What is computer-aided industrial design?
Computer-aided industrial design (CAID) is simply the use of computerized software in the industrial design process. As opposed to traditional manual drafting, CAID is an automated process that greatly increases the efficiency of design alterations, concept testing and general optimizations. CAID grants designers creative freedom, however it is common to follow a simple methodology: a designer will create a sketch using a stylus, following which they will generate curves from the sketch and in turn generate surfaces from the curves.
The importance of computer-aided industrial design
CAID software allows a designer to create a 3D model prior to the manufacturing of the product itself. The 3D model can be saved in a format that can be read by a rapid prototyping machine which will then create a real-life model of the product. These computerized steps speed up the creation process, as the designer has more time to focus on the technical aspects of the design rather than sketching and modelling manually. This allows for a better product proposal in a shorter amount of time.
CAID versus CAD
Although CAD (Computer-Aided Design) and CAID (Computer-Aided Industrial Design) may seem quite similar, there are some notable differences between the two. CAID is much more conceptual and artistic, and CAD is more technical. CAD is often a middle step between the artistic creation in CAID and the physical production of a design. The combination of these two design mediums allow for seamless movement from concept to production.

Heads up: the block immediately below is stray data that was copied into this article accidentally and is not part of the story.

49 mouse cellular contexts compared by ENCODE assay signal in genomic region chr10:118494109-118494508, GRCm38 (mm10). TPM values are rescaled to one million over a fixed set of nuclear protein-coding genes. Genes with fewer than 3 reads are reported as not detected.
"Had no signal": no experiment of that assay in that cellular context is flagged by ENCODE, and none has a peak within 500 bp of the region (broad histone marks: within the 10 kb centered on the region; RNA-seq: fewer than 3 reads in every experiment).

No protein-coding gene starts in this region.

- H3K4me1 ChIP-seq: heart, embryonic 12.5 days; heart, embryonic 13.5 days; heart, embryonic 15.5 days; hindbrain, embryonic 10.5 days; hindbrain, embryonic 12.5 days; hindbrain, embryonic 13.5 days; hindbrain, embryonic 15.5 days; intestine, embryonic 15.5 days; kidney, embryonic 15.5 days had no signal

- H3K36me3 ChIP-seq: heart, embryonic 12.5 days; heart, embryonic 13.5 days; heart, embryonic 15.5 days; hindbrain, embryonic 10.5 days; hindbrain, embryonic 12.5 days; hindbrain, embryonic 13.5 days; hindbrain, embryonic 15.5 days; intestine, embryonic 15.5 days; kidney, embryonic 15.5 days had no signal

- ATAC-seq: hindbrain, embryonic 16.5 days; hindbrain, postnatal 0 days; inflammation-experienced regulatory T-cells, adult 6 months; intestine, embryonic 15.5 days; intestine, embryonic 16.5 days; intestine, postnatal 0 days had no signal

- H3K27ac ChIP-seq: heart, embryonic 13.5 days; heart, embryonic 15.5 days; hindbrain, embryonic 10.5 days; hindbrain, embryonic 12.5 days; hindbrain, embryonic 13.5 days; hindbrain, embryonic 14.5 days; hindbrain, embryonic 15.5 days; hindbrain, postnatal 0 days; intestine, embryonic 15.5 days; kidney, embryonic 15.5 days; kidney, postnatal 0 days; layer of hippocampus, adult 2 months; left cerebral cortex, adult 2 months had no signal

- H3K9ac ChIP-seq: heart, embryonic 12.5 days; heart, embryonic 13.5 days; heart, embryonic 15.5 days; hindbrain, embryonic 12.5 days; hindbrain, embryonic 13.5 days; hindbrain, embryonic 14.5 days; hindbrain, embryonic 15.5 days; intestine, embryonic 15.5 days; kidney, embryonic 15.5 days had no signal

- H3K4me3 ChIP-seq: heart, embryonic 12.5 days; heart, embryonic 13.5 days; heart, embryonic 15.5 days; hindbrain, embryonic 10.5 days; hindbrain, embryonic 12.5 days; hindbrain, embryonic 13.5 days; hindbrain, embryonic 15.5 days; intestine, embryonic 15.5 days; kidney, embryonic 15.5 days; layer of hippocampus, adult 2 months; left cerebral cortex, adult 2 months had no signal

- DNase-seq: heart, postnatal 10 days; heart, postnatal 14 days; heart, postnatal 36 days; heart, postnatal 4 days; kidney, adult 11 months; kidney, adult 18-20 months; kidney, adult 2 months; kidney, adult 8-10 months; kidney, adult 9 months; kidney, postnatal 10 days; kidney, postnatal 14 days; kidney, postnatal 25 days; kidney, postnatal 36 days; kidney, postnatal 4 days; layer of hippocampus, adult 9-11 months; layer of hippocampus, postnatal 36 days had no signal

When moving from CAID to CAD, both parties are equally important in the process. The CAID designer must prepare design files which will work within the CAD system, and the engineer must understand what they are receiving and how to work with it.
Al Lopez (manager of Alias Systems Corporation) describes CAID as offering “freedom to experiment with shape and form.” It is a software for creatives. Freeform surface modelling tools let designer create organic forms on screen, rather than being confined to computer-generated limits. The software offers extensive visualization tools such as photorealistic rendering, texture mapping, surface highlighting, and more. Users are able to push and pull shapes to immediately visualize the effects and results. The process is much less precise and numeric than CAD.
Computer-aided industrial design in practice
At SurfaceID, our designers will work with you and your original ideas to create the best product possible. We begin with market research, which includes analysis of the strengths and weaknesses of existing similar products. We then create a detailed sketch, bridging the gap between concept and product. We take your ideas and bring them to life. Once we have mapped out approximately how a product will look, it is time to construct it 3-dimensionally. We use software to create a 3D model that is adjustable and viewable both inside and out. This allows you to see how your product will fit together, how it will function, and how to reduce manufacturing costs.